October 10, 1997 in Nation/World

Gun Makers Surrender On Safety Locks Manufacturers Cut Deal With Clinton To Fit New Handguns With Childproof Devices

Angie Cannon Knight-Ridder

About 80 percent of all new handguns sold in the United States will be equipped with child safety locks, thanks to a voluntary policy announced Thursday by eight of the largest gun manufacturers.

Executives from gun companies stepped into the pro-gun-control Clinton White House and said they will install the locks to reduce injuries and accidental deaths of children.

About 1,500 children are wounded every year by guns, and nearly 200 children died in 1994 from accidental gunshot wounds, according to federal statistics.

“Communities all across our nation have suffered devastating losses when a child playing with a parent’s gun accidentally takes the life of a brother, a sister or a playmate,” President Clinton said during a Rose Garden ceremony honoring the nation’s outstanding law enforcement officers.

The deal avoids a fight in Congress over legislation requiring the locks. The gun representatives said they had been talking with Republican Senate leaders and White House aides about their move.

The locks, which will be phased in over the next year, will vary widely from locking boxes to smaller devices that block the chamber or trigger. Gun manufacturers estimate they will add $5 to $10 to the cost of a gun.

Some of the devices can be used only on unloaded guns, the manufacturers said.

That the gun representatives and Clinton were united on an issue is unusual in view of Clinton’s strong support for the assault-weapons ban and the Brady law, which requires a five-day waiting period to buy a handgun.

“There may be other disagreements in the future,” Clinton said. “But today, we stand together, with the law enforcement community, to do what we all know is right for our children.”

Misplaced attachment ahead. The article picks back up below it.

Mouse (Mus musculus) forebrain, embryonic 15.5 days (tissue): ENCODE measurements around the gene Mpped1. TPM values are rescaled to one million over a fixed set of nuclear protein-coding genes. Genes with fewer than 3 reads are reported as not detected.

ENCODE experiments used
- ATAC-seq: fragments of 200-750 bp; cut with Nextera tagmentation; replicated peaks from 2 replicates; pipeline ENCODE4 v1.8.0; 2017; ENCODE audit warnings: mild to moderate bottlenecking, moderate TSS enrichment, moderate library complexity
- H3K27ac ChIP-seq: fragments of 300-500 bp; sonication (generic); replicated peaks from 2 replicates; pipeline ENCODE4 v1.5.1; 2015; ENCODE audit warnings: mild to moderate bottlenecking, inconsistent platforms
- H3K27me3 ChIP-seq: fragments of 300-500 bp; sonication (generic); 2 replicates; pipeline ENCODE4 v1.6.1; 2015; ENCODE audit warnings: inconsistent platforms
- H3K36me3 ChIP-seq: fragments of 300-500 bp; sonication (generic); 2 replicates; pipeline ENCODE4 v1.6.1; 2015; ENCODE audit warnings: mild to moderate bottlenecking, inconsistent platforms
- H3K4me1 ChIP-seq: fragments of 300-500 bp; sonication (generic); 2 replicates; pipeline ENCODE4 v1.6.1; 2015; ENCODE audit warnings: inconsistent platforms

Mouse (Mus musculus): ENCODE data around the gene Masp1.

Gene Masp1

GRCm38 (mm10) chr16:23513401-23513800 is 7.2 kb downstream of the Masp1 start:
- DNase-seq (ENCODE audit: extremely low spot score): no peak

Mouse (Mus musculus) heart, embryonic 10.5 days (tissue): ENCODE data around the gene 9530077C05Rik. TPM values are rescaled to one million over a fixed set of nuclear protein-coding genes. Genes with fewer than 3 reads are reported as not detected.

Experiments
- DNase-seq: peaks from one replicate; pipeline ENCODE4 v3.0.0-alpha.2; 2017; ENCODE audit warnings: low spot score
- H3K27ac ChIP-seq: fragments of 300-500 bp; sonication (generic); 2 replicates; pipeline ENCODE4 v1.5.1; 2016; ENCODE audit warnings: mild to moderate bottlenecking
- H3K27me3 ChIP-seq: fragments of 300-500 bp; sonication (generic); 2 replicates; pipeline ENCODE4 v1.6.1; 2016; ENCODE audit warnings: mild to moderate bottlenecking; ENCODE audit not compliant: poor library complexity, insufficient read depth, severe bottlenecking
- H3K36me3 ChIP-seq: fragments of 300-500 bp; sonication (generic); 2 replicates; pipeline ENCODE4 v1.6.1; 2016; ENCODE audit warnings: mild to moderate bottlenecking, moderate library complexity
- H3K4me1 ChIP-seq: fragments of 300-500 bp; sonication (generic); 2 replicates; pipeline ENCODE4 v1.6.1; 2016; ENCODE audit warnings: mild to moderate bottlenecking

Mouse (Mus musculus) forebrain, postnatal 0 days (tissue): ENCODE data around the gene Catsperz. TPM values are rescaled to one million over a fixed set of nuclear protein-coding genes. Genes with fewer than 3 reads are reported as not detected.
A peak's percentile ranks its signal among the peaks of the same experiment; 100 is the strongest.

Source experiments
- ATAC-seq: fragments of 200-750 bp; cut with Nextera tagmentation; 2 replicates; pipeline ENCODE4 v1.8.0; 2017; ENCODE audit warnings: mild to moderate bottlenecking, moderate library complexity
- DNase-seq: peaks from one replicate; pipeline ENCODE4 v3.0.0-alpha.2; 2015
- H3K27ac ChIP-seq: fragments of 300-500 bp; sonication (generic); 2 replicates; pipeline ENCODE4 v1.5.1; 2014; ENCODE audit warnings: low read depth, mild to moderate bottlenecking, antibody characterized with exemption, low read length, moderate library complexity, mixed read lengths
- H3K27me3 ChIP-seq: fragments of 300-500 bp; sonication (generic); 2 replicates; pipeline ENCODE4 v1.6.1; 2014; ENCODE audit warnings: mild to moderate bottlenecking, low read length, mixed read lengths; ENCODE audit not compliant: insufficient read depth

The eight major manufacturers are Glock, Beretta, Taurus, H&R;, Heckler & Koch, Smith & Wesson, O.F. Mossberg & Sons and SigArms. Seven other companies that didn’t attend the White House ceremony also will include locks on their guns. These 15 companies produce about 80 percent of the 2 million guns sold annually in the United States.

Ed Shultz, president of Smith & Wesson, said his company would offer trigger locks with keys on its guns. He also said it was awkward to be a guest at the Clinton White House.

“This administration has not been friendly to the firearms industry in general,” he said. “There has been an animosity, but if we are going to move forward, we have to seize an issue everyone agrees is something we are all concerned about.”

Jonathan E. Mossberg, vice president of O.F. Mossberg & Sons, said his family’s North Haven, Conn., company was one of the first to equip guns with safety devices. They have put locks on guns shipped since 1989.

“I took a lot of heat for that,” Mossberg said, adding that other gun manufacturers took shots at the company through protests and newsletter cartoons.

Mossberg said Thursday’s action puts pressure on several smaller manufacturers and importers that haven’t agreed to join the program.

This new plan builds on a proposal Clinton made in March, in which guns issued to all law enforcement officials, including the FBI, the Bureau of Alcohol, Tobacco and Firearms, the Drug Enforcement Administration, and Customs agents, would be equipped with safety locks. By Oct. 15, all federal law enforcement officials will be issued those safety devices.

A recent study by the Justice Department estimates that more than one-third of all privately owned handguns - 22 million - are kept loaded and unlocked in the United States.

The Violence Policy Center, a gun-control organization, says the voluntary policy to supply trigger locks benefits the gun industry more than the nation’s children because there won’t be federal legislation.

“President Clinton has guaranteed that no mandatory federal standards will be developed to ensure that devices labeled ‘trigger locks’ will in fact help protect children from unintentional gunshot injuries,” said Kristen Rand of the Violence Policy Center. She said that her group had found that different kinds of trigger locks could be easily broken, twisted or cut off.

Richard Feldman, executive director of the American Shooting Sports Council Inc., said the gun manufacturers would provide the safety devices within the coming year.

“Please do not be fooled into believing that any single safety device by itself is the answer,” Feldman said. “They are only a part of a comprehensive firearm safety program which must address safe use, safe storage and basic firearms safety awareness.”


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